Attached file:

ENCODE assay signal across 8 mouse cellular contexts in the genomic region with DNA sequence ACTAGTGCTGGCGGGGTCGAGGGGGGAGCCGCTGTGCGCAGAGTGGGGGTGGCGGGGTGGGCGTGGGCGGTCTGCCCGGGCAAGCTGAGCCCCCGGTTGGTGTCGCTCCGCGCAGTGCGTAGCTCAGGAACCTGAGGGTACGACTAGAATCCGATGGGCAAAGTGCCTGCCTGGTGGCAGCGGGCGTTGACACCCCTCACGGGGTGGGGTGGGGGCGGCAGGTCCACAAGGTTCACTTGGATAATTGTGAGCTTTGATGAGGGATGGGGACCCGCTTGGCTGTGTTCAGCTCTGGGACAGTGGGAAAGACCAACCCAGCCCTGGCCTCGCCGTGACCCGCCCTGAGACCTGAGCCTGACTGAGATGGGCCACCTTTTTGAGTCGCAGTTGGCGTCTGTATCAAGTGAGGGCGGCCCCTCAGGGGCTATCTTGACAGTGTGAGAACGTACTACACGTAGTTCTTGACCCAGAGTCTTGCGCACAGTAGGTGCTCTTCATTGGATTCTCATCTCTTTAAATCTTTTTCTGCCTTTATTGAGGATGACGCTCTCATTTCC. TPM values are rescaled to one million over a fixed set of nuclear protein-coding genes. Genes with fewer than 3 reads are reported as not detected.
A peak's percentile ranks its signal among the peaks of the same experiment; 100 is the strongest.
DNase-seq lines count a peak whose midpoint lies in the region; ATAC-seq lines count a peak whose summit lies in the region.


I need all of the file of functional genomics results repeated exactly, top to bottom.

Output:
ENCODE assay signal across 8 mouse cellular contexts in the genomic region with DNA sequence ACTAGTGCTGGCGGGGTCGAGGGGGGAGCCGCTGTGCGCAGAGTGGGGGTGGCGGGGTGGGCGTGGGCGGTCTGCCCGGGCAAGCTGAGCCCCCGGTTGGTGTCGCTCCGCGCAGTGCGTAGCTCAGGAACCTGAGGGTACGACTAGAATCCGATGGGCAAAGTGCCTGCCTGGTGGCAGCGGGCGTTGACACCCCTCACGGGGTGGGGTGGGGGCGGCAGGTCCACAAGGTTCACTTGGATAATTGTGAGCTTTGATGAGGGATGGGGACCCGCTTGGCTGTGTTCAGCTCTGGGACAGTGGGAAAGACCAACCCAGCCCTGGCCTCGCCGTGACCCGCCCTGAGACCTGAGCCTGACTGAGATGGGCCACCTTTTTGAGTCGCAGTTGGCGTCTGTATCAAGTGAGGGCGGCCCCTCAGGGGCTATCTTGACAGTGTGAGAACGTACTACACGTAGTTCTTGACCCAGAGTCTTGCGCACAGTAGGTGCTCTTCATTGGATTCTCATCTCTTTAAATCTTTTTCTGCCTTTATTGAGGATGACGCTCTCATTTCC. TPM values are rescaled to one million over a fixed set of nuclear protein-coding genes. Genes with fewer than 3 reads are reported as not detected.
A peak's percentile ranks its signal among the peaks of the same experiment; 100 is the strongest.
DNase-seq lines count a peak whose midpoint lies in the region; ATAC-seq lines count a peak whose summit lies in the region.